Violeta Grudina (center) heads Aleksey Navalny's office in Murmansk and has a big number of volunteers. Photo: Atle Staalesen

«We pose the biggest threat to Vladimir Putin»

They are young and call on Russians to boycott the presidential election.
March 18, 2018

«The biggest nightmare of this regime is the low turnout, because a low turnout makes it harder for them to falsify the results, says Violeta Grudina, leader of Aleksey Navalny’s regional office in Murmansk. Ever since opposition candidate Navalny was barred from running in late December, Grudina and her volunteers have handed out thousands of leaflets to locals all over the Murmansk region with calls to stay home on the 18th March.

According to Grudina, the regime is now desperately trying to activate the electorate.

«They are doing whatever they can to get people to the polls; they organise competitions, they deceit them, tempt them, threaten them, pressure them. People are told that they will lose their jobs unless they go to the polls and vote for Putin», Grudina says to the Barents Observer.

«So in this sense, we are clearly the biggest threat against Putin’s regime.»

The 28-years old woman has led the Murmansk regional office of Aleksey Navalny since it opened in June 2017. She is surrounded by volunteers, almost all of them in their twenties.

The Navalny office is located centrally in downtown Murmansk. Only about fifty meters down the road is Vladimir Putin’s campaign office.

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The Putin office

Taraz Tarazov is one of Putin’s local office managers. He is all alone in the modern premises which are broadly decorated with big photos of Vladimir Putin and his slogans about the need for «a strong Russia».

It is quiet here today, but on previous days there have been plenty of people coming by, Tarazov makes clear.

Taraz Tarazov works in Vladimir Putin’s campaign office in Murmansk. Photo: Atle Staalesen

 

The local Putin spokesman says that he is not concerned about Navalny and his efforts to boycott the election.

«The way we see it, Navalny’s supporters are mainly under-aged people who do not even have the right to vote. So he does not really play a role at all, and furthermore he is not even a candidate in the election,» he underlines.

«He does not make us worried.»

According to Tarazov, the election campaign in Murmansk has proceeded smoothly without any major problems.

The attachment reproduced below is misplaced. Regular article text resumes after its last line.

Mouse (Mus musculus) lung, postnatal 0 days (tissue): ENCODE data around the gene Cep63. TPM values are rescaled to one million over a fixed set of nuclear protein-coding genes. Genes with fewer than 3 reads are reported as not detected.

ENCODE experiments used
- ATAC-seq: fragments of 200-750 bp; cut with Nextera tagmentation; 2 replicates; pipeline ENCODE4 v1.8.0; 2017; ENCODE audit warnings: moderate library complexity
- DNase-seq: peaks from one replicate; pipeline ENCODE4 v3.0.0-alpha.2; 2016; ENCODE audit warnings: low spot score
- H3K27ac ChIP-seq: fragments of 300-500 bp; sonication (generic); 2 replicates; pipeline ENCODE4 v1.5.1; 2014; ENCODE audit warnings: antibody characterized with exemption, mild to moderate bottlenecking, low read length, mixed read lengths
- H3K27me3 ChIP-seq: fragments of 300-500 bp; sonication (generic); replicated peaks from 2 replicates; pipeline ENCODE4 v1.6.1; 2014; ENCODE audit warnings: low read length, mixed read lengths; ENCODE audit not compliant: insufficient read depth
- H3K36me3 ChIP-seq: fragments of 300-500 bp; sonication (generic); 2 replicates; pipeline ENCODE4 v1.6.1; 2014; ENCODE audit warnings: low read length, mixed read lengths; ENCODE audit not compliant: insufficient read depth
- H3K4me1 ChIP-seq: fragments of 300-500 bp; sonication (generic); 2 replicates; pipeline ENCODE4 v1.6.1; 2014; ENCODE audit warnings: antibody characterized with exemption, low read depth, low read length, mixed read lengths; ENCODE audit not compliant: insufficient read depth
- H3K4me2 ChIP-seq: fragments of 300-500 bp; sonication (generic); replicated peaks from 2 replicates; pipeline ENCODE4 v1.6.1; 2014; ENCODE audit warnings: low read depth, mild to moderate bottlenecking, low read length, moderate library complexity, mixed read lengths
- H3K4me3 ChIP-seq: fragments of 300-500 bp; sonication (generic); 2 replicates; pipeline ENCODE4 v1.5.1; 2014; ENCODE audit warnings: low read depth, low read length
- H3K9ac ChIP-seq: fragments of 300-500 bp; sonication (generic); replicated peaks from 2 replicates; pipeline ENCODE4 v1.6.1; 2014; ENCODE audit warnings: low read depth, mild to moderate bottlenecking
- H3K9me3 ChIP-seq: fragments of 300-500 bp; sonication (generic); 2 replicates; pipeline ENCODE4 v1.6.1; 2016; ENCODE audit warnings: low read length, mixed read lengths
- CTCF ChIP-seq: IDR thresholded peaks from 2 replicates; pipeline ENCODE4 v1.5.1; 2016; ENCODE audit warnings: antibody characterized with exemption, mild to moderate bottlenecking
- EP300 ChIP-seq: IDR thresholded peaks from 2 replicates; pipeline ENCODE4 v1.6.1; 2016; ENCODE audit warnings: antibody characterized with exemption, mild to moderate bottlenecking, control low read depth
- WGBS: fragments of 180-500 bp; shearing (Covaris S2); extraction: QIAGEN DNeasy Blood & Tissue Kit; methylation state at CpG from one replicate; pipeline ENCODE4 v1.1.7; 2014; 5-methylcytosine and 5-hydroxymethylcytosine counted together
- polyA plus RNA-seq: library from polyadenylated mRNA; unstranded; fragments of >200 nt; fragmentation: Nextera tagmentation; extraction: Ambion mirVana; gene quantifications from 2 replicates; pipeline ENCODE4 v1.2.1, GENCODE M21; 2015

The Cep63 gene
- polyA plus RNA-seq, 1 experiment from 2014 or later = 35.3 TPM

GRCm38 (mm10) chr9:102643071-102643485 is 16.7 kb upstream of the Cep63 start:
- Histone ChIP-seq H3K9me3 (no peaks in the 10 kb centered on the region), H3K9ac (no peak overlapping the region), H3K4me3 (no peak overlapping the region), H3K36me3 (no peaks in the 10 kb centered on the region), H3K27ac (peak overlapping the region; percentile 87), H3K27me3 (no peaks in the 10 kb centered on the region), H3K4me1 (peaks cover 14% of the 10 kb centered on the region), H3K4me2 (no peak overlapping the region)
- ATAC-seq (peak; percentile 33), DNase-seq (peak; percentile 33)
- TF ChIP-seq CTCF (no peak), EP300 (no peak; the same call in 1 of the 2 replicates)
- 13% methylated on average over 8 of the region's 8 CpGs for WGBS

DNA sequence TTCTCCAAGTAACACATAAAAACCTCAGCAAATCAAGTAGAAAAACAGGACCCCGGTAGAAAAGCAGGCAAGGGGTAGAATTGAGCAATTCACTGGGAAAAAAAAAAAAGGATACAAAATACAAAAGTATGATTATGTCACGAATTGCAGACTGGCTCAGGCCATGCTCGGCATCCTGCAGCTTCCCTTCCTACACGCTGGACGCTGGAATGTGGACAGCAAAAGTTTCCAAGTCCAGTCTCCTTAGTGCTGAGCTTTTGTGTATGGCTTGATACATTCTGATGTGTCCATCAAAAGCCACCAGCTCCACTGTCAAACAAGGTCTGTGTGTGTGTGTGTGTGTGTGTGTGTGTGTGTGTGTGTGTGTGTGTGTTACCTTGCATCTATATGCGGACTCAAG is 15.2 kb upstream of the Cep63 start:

And as a matter of fact, he underlines, over the last two weeks there has been a significant upswing in the regional support for Putin. It can be explained with the powerful 1st March speech of the President to the federal assembly, where he lashed out against the West and presented new arsenals of lethal weapons, Tarazov makes clear.

He is confident that Putin’s election result in Murmansk will be comparable with the rest of the country and that he will get «more than 50 percent».

Quiet streets

Several big screens around the city display President Putin and urge Russians to “vote for a strong Russia.” However, most of the billboards on display are neutral posters and simply call on Russians to go to the polls. «Lets vote for president, lets vote for the future», they say.

“Lets vote for the future”, says this billboard. Photo: Atle Staalesen

 

On the streets of Murmansk, there have hardly been any campaign tents, flags or activist gatherings. On Tuesday afternoon, town dwellers walking down the Leninsky Prospekt, the main street in town, could run into only two campaigners. They were both elderly women campaigning for Grigory Yavlinsky, the veteran politician from liberal party Yaboko.

«We do not expect our candidate to get much support», says Nataliya Vladimirovna to the Barents Observer. «But we have to do what we can to work against this ruling regime», she underlines.

Nataliya Vladimirovna campaigns for Yabloko leader Grigory Yavlinsky. Photo: Atle Staalesen

 

The latest figure from the Russian Public Opinion Research Center (VCIOM), shows that Yavlinsky has support from only about one percent of the country-wide electorate. A poll conducted on 12th March shows that 69 percent of the respondents intend to vote for Putin. Seven percent would vote for Communist Party leader Pavel Grudinin, five percent for LDPR leader Vladimir Zhirinovsky and two percent for Kseniya Sobchak.

VCIOM believes that voter turnout in the country as a whole will be about 65 percent. Few independent studies can contest those estimates. Independent pollster Levada Center has been declared a so-called «foreign agent» and is not allowed to conduct political opinion polls ahead of the vote.

Monitoring

The OSCE Office for Democratic Institutions and Human Rights now has a total of 420 short-term observers ready to pay close attention to voting procedures in the country. They follow a team of 13 international experts and 60 long-term observers, headed by Norwegian Jan Petersen.

“Murmansk for a strong Russia”, says Putin’s billboards in the Russian Arctic city. Photo: Atle Staalesen

 

In addition there are hundreds of Russian observers on site. Many of them are associated with Golos, an independent organisation which actively has been training election observers for many months.

Also Navalny’s people are ready to take on monitoring tasks.

According to Violeta Grudina, there will be about 200 of her volunteers only in Murmansk Oblast. They will be on site in all the 20 biggest cities in the region, Grudina says.

Many of them will face hardship.

«All over the country, the authorities are now detaining volunteers, fine them and arrest them. There are house searches, confiscations, the police is coming to people’s homes, they terrorise them at work, at their study places,» Grudina says to the Barents Observer.

«In my relatively short life, I can not remember anything like it.»

 


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